About H-1B Visas
There are three subcategories of H-1B visas that allow people in specialty occupations to work in the U.S.: H-1B1, H-1B2, and H-1B3.
The H-1B1 visa is for Free Trade Agreement workers in specialty occupations that come from Chile and Singapore.
The H-1B2 visa is for people with specialty occupations from any nation when those occupations are related to Department of Defense cooperative research and development projects or co-production projects.
The H-1B3 visa is designed for fashion models of “distinguished merit and ability.”
Other Nonimmigrant Visa Types for Skilled Workers
There are more than a dozen other categories for skilled workers who need a visa to work in the United States, including:
- CW-1: CNMI-only transitional workers
- E-1: Treaty traders and qualified employees
- E-2: Treaty investors and qualified employees
- E-2C: Long-term foreign investors in the CNMI
- E-3: Some specialty occupation professionals from Australia
- H-1C: Registered nurses working in a health professional shortage area
- H-2A: Temporary or seasonal agricultural workers
- H-2B: Temporary non-agricultural workers
- H-3: Trainees (other than medical or academic)
- I: Representatives of foreign press, radio, film, or other foreign information media
- L-1A: Intra-company transferees in managerial or executive positions
- L-1B: Intra-company transferees in positions utilizing specialized knowledge
- O-1: People with extraordinary ability in science, art, education, business, or athletics, or motion picture or TV production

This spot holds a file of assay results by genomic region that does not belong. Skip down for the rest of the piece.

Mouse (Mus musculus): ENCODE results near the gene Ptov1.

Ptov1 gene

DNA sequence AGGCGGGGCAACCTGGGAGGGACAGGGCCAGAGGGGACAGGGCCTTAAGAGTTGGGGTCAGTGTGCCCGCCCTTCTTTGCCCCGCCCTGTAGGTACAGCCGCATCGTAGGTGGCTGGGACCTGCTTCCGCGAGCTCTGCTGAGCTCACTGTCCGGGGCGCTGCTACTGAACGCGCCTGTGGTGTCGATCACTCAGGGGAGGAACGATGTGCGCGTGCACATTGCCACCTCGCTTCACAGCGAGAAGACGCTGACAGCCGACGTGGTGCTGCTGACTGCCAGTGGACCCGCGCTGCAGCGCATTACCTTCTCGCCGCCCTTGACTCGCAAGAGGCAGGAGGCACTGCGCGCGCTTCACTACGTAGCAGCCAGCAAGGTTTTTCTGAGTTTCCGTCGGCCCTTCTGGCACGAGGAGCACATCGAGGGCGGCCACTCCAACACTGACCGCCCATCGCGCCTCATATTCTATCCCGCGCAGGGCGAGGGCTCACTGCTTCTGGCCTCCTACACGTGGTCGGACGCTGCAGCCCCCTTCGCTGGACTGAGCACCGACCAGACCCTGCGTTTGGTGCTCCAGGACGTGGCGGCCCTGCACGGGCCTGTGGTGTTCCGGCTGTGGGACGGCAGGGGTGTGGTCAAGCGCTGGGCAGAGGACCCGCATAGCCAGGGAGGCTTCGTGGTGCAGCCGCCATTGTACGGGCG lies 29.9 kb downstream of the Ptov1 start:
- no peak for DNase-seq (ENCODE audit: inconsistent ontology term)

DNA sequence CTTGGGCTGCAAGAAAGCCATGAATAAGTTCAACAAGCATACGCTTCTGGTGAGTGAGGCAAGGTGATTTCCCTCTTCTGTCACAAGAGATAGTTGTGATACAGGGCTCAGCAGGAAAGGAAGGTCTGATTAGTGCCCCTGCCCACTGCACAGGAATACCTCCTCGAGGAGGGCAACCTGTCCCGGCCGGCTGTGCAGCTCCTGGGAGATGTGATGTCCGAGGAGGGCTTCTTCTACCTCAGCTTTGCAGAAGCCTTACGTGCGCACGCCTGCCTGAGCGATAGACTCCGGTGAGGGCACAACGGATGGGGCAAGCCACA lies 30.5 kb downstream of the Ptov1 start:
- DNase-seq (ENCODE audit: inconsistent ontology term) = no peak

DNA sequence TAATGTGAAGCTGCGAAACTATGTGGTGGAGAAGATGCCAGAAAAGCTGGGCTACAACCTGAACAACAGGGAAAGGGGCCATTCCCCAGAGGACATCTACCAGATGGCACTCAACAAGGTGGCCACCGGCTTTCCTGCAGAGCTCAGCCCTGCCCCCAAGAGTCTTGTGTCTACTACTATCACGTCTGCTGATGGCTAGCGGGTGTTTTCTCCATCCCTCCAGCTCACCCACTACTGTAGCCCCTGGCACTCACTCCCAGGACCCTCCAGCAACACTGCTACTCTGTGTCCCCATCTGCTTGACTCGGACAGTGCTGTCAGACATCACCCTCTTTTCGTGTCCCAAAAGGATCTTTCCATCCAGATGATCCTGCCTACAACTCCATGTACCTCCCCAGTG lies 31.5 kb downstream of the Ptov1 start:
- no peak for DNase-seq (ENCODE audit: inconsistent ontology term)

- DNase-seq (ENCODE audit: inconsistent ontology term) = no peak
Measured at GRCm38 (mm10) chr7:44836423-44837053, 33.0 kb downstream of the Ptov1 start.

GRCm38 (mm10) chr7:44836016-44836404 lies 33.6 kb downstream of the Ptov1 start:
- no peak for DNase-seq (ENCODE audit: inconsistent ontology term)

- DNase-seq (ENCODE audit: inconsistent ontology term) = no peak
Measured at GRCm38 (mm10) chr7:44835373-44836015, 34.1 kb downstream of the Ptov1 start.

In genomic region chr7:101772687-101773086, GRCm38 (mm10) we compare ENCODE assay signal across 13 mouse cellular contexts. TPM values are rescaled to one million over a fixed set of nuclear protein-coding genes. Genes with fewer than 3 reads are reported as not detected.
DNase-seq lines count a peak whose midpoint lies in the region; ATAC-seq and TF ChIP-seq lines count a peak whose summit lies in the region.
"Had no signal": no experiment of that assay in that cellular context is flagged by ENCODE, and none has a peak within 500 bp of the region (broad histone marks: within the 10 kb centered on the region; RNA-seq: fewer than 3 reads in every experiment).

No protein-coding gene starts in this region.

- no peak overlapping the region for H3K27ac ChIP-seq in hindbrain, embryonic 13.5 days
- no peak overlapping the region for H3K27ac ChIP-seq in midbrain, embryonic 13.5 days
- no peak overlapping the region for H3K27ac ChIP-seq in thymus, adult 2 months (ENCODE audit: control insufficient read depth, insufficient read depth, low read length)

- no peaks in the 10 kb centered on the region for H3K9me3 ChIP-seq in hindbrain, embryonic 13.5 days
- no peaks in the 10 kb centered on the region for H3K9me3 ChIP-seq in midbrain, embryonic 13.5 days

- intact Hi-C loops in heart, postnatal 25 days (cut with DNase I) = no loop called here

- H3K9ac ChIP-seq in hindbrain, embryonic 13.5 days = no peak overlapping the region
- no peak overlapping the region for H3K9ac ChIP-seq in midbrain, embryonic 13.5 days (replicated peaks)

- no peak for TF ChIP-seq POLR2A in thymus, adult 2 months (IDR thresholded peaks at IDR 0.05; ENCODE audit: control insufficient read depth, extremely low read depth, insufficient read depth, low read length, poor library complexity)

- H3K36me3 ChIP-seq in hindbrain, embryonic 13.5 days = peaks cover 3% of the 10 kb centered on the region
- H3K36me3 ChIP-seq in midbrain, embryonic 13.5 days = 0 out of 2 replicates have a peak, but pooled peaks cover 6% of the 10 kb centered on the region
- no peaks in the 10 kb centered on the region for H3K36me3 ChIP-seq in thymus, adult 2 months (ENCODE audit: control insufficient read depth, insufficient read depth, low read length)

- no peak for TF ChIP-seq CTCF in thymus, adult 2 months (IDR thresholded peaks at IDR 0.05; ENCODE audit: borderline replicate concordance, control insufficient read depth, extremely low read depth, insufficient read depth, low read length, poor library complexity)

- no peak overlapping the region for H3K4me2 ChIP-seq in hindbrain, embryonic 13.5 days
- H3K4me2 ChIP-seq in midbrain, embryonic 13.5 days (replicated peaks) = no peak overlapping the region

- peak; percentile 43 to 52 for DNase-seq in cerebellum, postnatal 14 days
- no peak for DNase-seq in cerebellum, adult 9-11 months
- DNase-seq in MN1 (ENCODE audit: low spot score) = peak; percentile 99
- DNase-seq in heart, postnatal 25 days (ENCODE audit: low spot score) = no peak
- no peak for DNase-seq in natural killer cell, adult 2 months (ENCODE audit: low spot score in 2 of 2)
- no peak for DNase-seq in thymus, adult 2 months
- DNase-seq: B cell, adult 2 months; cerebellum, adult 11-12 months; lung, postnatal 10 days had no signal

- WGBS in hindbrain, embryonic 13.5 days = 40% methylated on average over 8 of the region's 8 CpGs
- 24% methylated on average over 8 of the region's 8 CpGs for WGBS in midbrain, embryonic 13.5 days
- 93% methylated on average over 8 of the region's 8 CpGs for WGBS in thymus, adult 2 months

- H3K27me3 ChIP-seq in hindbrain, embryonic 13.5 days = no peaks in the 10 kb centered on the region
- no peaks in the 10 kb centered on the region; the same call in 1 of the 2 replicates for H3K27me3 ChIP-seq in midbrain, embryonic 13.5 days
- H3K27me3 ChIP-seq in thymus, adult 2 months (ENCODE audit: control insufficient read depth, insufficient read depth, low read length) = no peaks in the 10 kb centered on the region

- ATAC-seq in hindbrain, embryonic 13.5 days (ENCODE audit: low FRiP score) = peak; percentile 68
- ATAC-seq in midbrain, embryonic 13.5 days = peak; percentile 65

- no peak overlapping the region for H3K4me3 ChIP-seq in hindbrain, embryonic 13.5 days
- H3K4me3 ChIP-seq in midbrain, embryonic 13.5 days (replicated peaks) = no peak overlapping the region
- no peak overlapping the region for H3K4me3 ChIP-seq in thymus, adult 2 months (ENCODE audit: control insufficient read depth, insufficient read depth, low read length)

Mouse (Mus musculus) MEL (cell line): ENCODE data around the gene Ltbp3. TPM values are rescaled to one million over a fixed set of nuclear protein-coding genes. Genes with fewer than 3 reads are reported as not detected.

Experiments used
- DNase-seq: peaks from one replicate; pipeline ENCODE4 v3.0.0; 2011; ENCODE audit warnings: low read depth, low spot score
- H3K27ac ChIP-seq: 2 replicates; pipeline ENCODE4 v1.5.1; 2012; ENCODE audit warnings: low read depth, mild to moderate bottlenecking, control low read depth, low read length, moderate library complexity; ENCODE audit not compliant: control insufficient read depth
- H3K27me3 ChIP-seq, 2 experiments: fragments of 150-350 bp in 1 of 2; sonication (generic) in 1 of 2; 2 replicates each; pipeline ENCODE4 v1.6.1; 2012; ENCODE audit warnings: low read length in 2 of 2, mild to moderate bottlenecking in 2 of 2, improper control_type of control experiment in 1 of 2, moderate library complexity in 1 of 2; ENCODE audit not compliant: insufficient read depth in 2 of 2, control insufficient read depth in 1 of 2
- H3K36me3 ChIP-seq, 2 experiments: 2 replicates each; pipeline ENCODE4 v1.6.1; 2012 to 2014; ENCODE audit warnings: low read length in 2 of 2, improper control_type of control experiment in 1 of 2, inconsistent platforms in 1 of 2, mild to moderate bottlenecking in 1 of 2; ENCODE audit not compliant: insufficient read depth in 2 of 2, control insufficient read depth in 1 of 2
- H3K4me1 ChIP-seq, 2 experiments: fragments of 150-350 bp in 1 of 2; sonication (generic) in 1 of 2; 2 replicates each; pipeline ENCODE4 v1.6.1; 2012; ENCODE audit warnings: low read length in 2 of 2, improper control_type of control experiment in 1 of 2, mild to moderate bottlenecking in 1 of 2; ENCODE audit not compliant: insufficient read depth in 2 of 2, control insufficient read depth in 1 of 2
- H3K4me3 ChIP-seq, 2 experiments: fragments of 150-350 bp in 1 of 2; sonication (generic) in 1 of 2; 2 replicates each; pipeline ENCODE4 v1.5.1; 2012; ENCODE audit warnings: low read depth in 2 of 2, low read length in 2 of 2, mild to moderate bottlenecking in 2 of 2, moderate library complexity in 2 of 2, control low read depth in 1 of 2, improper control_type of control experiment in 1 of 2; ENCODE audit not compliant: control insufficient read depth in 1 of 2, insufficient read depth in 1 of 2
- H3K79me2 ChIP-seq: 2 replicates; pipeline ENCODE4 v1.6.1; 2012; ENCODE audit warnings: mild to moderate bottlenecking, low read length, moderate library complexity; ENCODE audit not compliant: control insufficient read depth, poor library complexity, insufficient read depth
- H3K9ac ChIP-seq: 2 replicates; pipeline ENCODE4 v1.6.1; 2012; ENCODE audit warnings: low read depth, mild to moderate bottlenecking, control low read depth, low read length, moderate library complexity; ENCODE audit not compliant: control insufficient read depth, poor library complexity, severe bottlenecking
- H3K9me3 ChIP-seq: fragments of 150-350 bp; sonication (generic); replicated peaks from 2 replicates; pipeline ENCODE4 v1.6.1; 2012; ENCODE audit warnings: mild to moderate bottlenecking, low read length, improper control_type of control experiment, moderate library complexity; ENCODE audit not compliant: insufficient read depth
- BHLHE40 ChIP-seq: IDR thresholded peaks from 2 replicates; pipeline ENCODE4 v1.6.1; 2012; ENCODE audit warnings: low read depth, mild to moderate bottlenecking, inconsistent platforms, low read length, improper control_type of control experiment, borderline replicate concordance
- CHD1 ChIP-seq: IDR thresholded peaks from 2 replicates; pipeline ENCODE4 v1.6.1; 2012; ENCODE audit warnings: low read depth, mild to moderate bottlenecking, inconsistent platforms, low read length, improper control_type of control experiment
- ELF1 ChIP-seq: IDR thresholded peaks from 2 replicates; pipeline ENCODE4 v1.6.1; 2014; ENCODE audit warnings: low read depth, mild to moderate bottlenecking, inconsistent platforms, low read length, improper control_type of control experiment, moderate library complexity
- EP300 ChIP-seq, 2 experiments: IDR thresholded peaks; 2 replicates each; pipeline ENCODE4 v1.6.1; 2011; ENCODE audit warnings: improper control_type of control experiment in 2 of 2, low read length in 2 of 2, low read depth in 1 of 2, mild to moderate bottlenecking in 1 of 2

- O-2: People accompanying O-1 nonimmigrants as assistants
- P-1A: Internationally recognized athletes
- P-1B: Internationally recognized entertainers or members of internationally recognized entertainment groups
- P-2: Individual performers or those who are part of a group entering to perform under a reciprocal exchange program
- P-3: Artists or entertainers (either individuals or groups) who are entering to perform, teach, or coach under a culturally unique program
- Q-1: People who are part of an international cultural exchange program
- TN: North American Free Trade Agreement (NAFTA) professionals from Mexico and Canada
Do You Need to Talk to a Milwaukee Immigration Lawyer About a Nonimmigrant Worker Visa?
There are several ways to come to the U.S. to work, and our Milwaukee immigration lawyers can help you determine what category you or your business falls under.
Call us at 414-383-6700 or 262-650-6700. We may be able to help you come to the U.S. to work, or, if you’re an employer, we can help you bring in skilled foreign workers under the visa program.